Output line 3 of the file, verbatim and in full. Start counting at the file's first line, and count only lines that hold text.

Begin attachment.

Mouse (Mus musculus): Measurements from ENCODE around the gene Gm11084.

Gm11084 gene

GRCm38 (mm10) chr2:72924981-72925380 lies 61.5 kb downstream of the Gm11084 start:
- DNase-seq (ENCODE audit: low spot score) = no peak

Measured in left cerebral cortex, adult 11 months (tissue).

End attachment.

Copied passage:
GRCm38 (mm10) chr2:72924981-72925380 lies 61.5 kb downstream of the Gm11084 start: